If you integrate these subplots, be sure to meet essential genre expectations for your reader.
For example, to infuse romance into your story, check out this blog.
The Fault in Our Stars weaves a strong romance into the realistic story. Where’d You Go, Bernadette? includes a mystery as the title suggests. With the core dilemma rooted in our common human condition, these remain primarily realistic fiction.
For the writer
- Using a contemporary issue you feel passionate about,
- Finding an everyday struggle you want to address in your unique way, and;
- If, and how, your own beliefs will play a role in your story.
- Just because it is set in the real, mundane world, your story shouldn’t be mundane or boring!
- Be sure you have high stakes for your protagonist if they don’t reach their story goal.
- The ending must give a sense of completion but avoid being predictable. Because of Winn-Dixie offers an example of this.
- Realistic fiction is set in current times, but can transcend becoming dated with compelling characters facing relatable issues. The Outsiders and The Great Gatsby are rooted in their time and speak to readers today.
- Keep your settings vivid as well as accurate; use senses to bring your settings to life
There are some limits to remain true to the promise of realistic fiction:
- The solution to obstacles must be believable and rooted in the character’s actions
- No supernatural/magic solutions! If you want to look at these elements within a realistic current world, consider urban fantasy or supernatural genres. Or look to examples of realistic fiction that integrate fantasy in a realistic way such as Bridge to Terabithia where the characters create an imaginary world.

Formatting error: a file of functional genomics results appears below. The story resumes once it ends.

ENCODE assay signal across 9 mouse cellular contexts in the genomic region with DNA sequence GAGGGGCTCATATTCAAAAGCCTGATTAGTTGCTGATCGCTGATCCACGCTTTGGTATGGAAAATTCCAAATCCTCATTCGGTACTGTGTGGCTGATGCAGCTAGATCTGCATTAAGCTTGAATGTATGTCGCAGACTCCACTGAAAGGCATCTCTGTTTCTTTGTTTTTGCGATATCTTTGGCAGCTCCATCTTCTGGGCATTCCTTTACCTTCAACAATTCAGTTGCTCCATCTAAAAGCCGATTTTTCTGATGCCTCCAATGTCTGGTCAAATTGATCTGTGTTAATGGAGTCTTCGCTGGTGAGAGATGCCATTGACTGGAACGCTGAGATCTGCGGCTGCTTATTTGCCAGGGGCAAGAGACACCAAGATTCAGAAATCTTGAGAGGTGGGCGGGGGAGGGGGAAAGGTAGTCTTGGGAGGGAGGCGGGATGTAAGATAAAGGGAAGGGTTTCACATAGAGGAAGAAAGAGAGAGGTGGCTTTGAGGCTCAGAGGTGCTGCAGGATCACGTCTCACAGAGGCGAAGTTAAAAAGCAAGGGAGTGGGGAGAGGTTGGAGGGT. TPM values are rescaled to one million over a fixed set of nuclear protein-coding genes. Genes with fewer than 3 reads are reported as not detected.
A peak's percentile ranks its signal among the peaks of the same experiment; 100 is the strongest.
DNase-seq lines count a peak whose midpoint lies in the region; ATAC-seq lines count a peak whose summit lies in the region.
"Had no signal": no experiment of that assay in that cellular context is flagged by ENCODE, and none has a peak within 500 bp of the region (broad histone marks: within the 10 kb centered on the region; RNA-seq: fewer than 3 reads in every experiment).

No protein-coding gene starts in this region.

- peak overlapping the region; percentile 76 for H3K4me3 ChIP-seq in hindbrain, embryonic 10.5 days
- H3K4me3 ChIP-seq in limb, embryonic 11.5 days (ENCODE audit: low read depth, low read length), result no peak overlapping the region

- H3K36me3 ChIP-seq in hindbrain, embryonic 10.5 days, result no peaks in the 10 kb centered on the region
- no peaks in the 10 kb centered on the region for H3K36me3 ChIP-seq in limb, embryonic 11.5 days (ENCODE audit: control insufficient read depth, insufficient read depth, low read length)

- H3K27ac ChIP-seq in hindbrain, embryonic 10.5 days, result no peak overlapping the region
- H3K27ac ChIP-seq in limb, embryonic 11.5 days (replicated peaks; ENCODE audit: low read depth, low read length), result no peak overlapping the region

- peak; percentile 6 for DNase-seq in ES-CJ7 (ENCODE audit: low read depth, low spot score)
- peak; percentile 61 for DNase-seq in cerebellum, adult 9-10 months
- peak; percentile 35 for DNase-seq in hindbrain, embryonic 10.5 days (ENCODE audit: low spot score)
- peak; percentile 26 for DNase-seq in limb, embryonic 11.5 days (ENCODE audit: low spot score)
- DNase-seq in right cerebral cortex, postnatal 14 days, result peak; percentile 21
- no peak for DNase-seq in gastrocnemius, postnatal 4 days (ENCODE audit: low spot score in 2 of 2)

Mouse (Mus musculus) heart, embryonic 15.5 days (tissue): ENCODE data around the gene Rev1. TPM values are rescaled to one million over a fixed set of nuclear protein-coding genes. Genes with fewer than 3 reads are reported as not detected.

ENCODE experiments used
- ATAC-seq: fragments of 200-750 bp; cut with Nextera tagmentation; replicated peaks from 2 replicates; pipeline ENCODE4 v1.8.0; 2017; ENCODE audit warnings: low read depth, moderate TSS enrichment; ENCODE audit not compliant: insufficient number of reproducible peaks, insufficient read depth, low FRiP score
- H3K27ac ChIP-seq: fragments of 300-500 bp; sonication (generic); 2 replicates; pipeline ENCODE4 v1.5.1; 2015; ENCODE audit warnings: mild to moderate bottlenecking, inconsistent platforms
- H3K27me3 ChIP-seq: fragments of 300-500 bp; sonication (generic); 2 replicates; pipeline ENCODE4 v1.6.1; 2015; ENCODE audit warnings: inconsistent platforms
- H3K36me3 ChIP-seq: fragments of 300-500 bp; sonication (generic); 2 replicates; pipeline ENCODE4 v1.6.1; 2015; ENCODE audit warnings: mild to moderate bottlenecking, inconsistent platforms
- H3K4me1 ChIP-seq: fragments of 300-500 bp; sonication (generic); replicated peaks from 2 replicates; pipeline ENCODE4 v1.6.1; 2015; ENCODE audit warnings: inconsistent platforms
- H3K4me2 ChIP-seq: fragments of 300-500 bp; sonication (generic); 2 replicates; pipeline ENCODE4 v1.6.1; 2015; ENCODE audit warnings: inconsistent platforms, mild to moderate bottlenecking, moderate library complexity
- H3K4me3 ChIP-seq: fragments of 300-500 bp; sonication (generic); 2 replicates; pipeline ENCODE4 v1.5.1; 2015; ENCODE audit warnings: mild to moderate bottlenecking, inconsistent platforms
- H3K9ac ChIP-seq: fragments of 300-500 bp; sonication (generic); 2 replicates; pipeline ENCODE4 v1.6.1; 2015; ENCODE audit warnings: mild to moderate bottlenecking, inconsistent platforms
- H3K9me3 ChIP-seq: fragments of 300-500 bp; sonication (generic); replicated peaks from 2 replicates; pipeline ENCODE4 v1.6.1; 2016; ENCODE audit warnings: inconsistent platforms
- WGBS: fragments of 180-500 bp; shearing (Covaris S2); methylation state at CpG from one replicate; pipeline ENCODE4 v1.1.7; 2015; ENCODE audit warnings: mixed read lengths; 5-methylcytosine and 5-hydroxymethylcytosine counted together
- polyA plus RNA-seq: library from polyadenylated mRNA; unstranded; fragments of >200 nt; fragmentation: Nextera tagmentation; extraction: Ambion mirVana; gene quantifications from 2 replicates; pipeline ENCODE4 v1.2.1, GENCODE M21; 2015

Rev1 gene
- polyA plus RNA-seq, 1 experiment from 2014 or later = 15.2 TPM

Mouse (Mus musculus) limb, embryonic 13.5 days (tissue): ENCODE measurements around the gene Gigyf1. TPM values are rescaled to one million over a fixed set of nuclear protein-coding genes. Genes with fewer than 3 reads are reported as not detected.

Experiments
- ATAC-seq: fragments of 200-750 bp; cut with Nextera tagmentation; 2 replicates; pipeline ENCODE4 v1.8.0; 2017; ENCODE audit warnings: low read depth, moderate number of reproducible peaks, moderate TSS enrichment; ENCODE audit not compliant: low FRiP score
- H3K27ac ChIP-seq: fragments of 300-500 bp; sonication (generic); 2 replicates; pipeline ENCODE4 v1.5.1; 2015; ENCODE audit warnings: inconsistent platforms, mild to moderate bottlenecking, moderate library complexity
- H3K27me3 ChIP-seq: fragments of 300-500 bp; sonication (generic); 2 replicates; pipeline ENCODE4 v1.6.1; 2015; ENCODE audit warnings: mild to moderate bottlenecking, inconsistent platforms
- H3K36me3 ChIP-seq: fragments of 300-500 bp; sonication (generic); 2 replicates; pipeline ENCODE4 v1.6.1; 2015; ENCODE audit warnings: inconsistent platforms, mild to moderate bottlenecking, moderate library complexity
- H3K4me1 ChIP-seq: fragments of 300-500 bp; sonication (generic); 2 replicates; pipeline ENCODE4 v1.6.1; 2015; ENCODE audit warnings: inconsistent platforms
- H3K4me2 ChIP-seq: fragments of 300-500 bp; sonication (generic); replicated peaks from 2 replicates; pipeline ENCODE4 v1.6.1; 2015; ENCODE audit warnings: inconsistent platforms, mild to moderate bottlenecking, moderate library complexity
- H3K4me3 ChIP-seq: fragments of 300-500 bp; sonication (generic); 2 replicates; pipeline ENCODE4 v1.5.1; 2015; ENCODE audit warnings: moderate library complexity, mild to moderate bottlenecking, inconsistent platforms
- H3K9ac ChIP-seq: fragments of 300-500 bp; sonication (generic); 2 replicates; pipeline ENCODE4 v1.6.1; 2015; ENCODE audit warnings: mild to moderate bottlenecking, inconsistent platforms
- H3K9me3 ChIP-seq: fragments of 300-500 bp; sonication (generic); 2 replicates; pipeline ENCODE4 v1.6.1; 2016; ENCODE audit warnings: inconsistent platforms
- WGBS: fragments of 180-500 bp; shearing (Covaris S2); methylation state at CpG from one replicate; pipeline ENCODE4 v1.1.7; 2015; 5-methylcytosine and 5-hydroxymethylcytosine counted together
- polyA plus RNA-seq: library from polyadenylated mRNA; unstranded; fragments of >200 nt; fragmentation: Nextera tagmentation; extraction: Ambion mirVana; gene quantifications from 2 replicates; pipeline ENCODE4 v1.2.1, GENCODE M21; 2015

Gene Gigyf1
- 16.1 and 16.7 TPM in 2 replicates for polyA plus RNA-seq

As you write your realistic fiction story, know that you are giving your readers an open door into another life. They will be able to see how the message relates to their own life.
You are giving them the gift of reflecting on how they see the world and how that might be different.
They can see how to transform the world. Realistic fiction gives you a vessel to steer your reader toward finding a new truth, recognizing a bit of themselves and, hopefully, thinking about the world a little differently than before.
Examples of Realistic Fiction
The world is full of amazing examples of realistic fiction that appeal to a wider readership. Whether rooted in humor or drama, realistic novels will engage your heart and mind. Here are just a few examples:
- Because of Winn-Dixie by Kate DiCamillo
- Bridge to Terabithia by Katherine Paterson
- Little Fires Everywhere by Celeste Ng
- The Curious Incident of the Dog in the Night-Time by Mark Haddon
- The Fault in Our Stars by John Green
- The God of Small Things by Arundhati Roy
- The Great Gatsby by F. Scott Fitzgerald
- The Hate U Give by Angie Thomas
- The Outsiders by S. E. Hinton
- Where’d You Go, Bernadette? by Maria Semple
Narrative nonfiction: https://fictionary.co/journal/what-is-narrative-non-fiction/
Historical Fiction: https://fictionary.co/journal/historical-fiction-definition-and-examples/
Love Stories: https://fictionary.co/journal/how-to-write-a-love-story-tips-to-hook-your-reader/
Article Written by Lisa Taylor
Stories are powerful. Through my experience as an educator and librarian, I’ve explored how stories work and supported writers in finding their voices and honing their craft.
As a Fictionary Certified StoryCoach Editor, I offer a thorough, objective structural story edit that honours your voice, recognises and celebrates your skill, and offers clear, actionable ideas on ways to make your story shine even more. You can reach me through the Fictionary Online Community.